If you are a regular reader of this blog, you have probably noticed that I am a huge advocate for teaching programming to kids.  You can see this trend building in a lot of the education blogs and professional publications.  Like all trends, it needs to be done right so that it will not be a colossal failure or a “flash in the pan.” Here is why it should be done, and how I plan on doing it next year in my classroom.

Why We Should Teach Programming to Kids

I think that there is a misconception that this is all about teaching kids a new “language” that is useful in the career market. While that is, perhaps, one of the benefits, I think that it should not be the main purpose.  Programming languages evolve quickly, and teaching a specific one might be likened to teaching Latin.  It can help you to decode other languages, but it is unlikely you will use it daily.

I learned Basic when I was in high school.  I haven’t used it since.  But I still remember some very important lessons that I learned in that class that can be extrapolated for real life.

The most important lesson was that, if you are not getting the results you want, you can’t keep doing the same thing.  I remember the first couple of times a program did not work the way I wanted it to, and I kept saying to the computer, “That’s not what you’re supposed to be doing.”

Once I realized that I only had myself to blame, I would set about finding out what I had done wrong.  This led to the next life lesson – find the real source of the problem or your “fix” will make things worse.  Sometimes I had to dig deep into the code to figure it out, but would not realize that until I had tried one or two simple revisions that would end in disaster.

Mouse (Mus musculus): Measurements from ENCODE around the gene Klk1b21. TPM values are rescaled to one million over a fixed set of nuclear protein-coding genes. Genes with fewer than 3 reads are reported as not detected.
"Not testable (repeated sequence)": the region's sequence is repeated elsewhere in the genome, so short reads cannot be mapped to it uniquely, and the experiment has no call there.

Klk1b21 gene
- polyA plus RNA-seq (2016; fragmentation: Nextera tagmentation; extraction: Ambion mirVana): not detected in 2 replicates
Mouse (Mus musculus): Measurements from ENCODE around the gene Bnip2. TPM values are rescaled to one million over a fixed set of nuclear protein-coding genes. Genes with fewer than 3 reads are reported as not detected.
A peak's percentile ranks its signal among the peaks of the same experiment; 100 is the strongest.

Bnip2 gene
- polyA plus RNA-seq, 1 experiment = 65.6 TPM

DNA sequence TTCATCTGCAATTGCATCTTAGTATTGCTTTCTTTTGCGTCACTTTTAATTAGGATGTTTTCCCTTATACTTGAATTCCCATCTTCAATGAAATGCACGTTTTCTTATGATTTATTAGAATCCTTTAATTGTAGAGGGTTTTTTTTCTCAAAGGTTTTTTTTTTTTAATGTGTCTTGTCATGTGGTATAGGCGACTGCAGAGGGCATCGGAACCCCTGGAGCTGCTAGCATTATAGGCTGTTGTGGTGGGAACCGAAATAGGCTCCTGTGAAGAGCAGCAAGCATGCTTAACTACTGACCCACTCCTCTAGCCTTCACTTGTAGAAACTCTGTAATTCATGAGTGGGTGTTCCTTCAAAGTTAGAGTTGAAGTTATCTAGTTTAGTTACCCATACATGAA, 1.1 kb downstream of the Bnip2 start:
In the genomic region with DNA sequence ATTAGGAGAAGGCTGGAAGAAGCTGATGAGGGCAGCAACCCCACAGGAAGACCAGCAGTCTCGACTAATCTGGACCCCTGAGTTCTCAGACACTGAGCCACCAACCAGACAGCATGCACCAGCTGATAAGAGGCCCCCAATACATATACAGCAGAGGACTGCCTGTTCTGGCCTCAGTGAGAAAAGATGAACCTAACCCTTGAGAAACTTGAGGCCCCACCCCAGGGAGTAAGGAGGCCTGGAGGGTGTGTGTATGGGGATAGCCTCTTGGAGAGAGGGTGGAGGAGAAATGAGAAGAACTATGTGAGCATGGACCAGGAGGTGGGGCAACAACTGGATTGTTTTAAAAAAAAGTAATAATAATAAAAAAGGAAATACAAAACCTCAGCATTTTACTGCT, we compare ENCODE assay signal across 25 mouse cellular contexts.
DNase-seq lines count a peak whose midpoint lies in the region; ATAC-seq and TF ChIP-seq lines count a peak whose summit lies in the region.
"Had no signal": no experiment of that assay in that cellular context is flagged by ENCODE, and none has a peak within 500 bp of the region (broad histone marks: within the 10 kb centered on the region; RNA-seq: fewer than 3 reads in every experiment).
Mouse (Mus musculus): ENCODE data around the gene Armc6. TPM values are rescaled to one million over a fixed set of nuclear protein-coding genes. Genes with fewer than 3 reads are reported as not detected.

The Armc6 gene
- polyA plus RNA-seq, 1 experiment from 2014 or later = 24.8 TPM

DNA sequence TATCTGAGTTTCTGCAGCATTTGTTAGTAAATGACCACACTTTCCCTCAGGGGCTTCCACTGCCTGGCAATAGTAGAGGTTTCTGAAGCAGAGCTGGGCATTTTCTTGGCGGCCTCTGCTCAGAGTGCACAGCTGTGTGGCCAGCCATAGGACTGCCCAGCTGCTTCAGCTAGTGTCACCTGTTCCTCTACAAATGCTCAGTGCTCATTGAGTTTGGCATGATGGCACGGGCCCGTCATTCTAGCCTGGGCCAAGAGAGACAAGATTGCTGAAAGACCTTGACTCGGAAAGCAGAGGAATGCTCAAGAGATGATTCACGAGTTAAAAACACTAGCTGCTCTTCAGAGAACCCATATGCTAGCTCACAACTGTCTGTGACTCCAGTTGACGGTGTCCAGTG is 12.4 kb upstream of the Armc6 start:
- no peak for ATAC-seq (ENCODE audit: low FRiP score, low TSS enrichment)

When programming, you also advance through the Scientific Process, and learn to change one variable at a time if your conclusion is not what you expected.

And finally, programming is not all about logic.  Once you understand the code, you can use your imagination to create unusual, unique, and even beautiful programs.

What I Plan to Do Next Year

As some of my colleagues pointed out this year, Programming falls very easily into something that we already have in our curriculum for elementary gifted students – Systems Thinking.  Now that I am becoming familiar with Tynker through the online summer class I’m offering, I plan to use Tynker with my 3rd graders during our Systems Thinking unit.  If you want to start anywhere with programming (from about 7 or 8 years old and up), I would highly recommend Tynker as you can create classes and monitor student progress very easily.  Plus, it has an engaging curriculum of projects.

I want to weave programming throughout my K-5 gifted classes, so I will begin my Kinders with the iPad app Daisy the Dinosaur. For 1st, we will move on to Kodable, and for second, Hopscotch.  (I may switch these last 2 around – I need to play with them more to determine difficulty levels.)

3rd grade, as I mentioned, will do Tynker.  4th grade will work on Cargo-Bot.  And, 5th grade will work with Gamestar Mechanic (which is web-based).

If you have any suggestions, please feel free to comment.  Also, for even more links for Programming for Kids, feel free to visit my Pinterest board on this topic.

More Ideas for Programming for Kids

monster2